What is Business Process Outsourcing?
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In the end, Business Process Outsourcing or BPO is a business practice that is here to stay.
Investopedia defines Business Process Outsourcing, or BPO is “the contracting-out of specific business-related operations to a third party.”
The types of business services that are usually subject to Business Process Outsourcing are “back office” services. (accounting, human resources, IT) and “front office” functions (marketing, customer service, sales).
Business Process Outsourcing was originally used by manufacturing companies but is now utilized by most large and some small businesses.
Business Process Outsourcing (BPO) that is done in a country other than the native country of that business is called “offshore outsourcing.”
BPO that is done in the native country or in a nearby country (e.g.: between the US and Canada) is called “nearshore outsourcing.”
Both outsourcing practices are thought to reduce costs and allow companies more flexibility.
A company that uses Business Process Outsourcing can have a better ability to concentrate on their core competencies. If they are able to outsource their non-core functions, more assets, time and energy can be used to concentrate on the real business functions of the company.
“In other words, a software start-up, unburdened by the time-consuming and resource-draining vagaries of human resources or payroll processing, can concentrate more energy on the task at hand“
Using a BPO company to answer customer questions and take orders not only reduces costs but also allows for faster growth. If capital is invested in development and growth, then it has greater maneuverability. If problems arise, the BPO contract can be terminated. This is certainly better (and less expensive) than laying-off a hundred or a thousand employees.
Any dollar that can be saved by a company by handing its non-essential tasks to the third party is a dollar earned – money that can be invested in research, development, or better equipment. BPO companies rely on economies of scale (and lower labor costs) to perform those business functions more cost-effectively.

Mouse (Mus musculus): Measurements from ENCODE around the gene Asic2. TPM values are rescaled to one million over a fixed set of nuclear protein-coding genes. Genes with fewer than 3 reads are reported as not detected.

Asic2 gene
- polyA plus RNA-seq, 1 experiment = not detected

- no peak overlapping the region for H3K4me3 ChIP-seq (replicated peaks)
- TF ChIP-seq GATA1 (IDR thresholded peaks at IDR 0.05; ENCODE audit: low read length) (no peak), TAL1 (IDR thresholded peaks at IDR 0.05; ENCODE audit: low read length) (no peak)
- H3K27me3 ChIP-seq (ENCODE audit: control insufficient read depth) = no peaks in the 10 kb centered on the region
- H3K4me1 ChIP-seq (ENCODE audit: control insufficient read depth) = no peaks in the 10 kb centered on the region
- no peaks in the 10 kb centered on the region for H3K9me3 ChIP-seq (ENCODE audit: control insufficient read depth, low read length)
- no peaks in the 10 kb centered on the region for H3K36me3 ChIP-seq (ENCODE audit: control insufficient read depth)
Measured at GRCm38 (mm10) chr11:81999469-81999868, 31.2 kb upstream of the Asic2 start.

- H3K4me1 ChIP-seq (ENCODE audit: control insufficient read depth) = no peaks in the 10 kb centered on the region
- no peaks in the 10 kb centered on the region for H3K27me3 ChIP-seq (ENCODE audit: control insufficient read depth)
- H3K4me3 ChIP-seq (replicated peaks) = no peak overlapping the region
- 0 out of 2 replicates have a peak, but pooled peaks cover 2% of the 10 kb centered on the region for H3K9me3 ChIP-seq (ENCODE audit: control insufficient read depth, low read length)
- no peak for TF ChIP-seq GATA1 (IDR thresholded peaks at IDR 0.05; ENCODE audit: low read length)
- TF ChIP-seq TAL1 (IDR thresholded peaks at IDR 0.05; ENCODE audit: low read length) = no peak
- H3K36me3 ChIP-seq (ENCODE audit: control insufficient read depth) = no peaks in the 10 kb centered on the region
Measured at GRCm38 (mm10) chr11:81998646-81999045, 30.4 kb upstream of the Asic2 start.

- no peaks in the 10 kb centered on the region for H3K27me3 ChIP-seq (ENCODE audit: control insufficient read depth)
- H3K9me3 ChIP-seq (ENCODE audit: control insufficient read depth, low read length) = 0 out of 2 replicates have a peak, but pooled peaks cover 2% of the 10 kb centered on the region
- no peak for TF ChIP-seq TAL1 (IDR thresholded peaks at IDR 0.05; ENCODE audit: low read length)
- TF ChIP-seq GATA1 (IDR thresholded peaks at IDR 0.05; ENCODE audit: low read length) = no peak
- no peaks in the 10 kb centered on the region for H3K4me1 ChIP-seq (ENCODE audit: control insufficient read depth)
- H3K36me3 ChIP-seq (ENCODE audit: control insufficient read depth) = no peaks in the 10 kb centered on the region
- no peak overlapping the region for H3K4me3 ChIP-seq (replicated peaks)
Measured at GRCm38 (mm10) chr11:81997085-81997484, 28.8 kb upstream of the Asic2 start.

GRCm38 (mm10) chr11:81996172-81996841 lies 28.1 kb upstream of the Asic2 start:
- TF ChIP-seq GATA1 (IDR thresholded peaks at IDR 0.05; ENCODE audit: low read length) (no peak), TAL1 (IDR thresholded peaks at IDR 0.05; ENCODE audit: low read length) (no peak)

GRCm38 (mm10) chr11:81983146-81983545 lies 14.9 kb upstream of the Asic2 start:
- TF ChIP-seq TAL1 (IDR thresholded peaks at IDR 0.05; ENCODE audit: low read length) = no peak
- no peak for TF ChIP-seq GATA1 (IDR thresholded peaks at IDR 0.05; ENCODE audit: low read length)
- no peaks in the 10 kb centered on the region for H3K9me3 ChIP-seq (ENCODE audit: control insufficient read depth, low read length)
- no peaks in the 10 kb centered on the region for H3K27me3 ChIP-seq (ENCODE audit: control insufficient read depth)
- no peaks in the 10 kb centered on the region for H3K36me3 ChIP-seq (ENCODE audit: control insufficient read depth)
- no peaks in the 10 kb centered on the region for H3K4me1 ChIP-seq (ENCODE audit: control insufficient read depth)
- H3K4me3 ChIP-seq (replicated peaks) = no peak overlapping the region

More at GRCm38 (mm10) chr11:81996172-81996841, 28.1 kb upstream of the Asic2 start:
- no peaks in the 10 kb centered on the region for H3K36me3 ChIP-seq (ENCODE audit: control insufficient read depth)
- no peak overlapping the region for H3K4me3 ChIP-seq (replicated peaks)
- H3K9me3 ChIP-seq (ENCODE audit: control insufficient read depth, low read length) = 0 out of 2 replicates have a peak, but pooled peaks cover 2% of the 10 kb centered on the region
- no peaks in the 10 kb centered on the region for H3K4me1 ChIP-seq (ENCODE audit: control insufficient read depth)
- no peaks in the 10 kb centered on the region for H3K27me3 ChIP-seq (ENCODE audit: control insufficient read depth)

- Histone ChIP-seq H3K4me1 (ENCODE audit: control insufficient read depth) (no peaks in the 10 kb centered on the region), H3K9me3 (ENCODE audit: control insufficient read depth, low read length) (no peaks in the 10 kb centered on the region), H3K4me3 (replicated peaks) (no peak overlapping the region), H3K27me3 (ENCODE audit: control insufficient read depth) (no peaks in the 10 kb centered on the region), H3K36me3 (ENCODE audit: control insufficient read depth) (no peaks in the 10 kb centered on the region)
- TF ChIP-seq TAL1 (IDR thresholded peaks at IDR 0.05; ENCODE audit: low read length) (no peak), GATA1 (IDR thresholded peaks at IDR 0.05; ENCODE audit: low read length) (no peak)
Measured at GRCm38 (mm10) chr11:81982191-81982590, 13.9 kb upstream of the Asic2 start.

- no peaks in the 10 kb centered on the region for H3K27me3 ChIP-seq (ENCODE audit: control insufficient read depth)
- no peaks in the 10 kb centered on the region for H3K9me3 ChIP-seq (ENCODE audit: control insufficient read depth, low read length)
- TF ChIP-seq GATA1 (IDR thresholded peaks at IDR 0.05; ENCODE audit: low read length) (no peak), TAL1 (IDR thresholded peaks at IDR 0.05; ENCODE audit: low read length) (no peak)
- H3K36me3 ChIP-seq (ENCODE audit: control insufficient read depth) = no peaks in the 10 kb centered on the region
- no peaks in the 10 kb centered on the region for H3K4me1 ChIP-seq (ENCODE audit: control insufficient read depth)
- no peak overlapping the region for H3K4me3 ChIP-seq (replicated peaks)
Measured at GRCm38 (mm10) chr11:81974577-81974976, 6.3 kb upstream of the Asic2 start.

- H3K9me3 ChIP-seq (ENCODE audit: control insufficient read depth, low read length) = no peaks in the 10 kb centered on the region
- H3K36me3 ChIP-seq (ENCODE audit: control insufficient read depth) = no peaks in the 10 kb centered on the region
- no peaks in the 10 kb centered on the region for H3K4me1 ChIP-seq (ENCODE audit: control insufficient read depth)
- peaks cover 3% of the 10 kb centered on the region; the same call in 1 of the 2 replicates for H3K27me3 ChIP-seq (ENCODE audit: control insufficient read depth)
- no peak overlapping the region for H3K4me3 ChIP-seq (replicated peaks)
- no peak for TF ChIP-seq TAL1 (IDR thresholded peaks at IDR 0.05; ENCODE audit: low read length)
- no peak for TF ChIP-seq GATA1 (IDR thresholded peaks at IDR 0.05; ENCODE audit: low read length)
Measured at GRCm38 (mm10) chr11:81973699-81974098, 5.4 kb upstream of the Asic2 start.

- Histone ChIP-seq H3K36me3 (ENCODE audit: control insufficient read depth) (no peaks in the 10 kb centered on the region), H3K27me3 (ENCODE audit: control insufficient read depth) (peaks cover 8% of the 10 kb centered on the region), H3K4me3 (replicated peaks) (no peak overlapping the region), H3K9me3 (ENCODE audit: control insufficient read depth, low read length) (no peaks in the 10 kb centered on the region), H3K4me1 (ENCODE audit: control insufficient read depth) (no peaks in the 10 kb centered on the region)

IT functions can also be contracted out, along with just about any part of the business that does not require actual bodies and face time.
Of course, a business must carefully weigh the kinds of tasks or services they choose to send away from their realm of control. Customer lists can disappear, intellectual property can be stolen, and personal information can find its’ way into the wrong hands.
While most consumers probably think that most BPO companies are located in India, the Philippines actually has larger percentage of call- center outsourcing companies. Per Inquirer.net, at least 100 other countries around the are competing for a slice of the outsourcing pie.
On the downside, outsourcing may not always work for your company. It can be hard to convince a savvy young American consumer that your App is the best thing on the US market today when they are talking to someone in the “sales department” who do not speak proper English.
The problem not only goes to credibility but, these days, also to patriotism. Americans don’t want to see their jobs being shipped overseas.
Similarly, a consumer with a technical question does not want to wait to be transferred from person to person (or country to country) when they have a simple question.
“Consumers today are impatient, they want the answer yesterday, and they don’t a want to have to repeat themselves”
Bad customer service can, and often will result in the loss of a sale or customer loyalty.
And in this age of instant everything, how many bad tweets or Yelp reviews will your company be able to withstand?
It should not be assumed, however, that all BPO tasks are sent overseas. Insurance companies, for example, often outsource their insurance fraud investigation activities to outside companies.
Banks can assign their collections or bill-processing tasks to a large clearinghouse, and many companies use centralized payroll services.
Government agencies even contract with other governmental divisions to carry out non-core tasks (e.g.: the Governors’ Office contracts with the State Printing Department).
Prospective employers often use “onboarding” companies to do the preliminary background checks and reference checks on prospective new-hires.
It can represent enormous savings to a company – some web sources suggest savings as high as 60% on common business activities. The savings realized by relieving a company of the burden of non-core activities can be used to grow the company. However, the savings must be weighed against the risks that BPO represents: loss of control, loss of oversight, and potential loss of business and/or theft of intellectual property.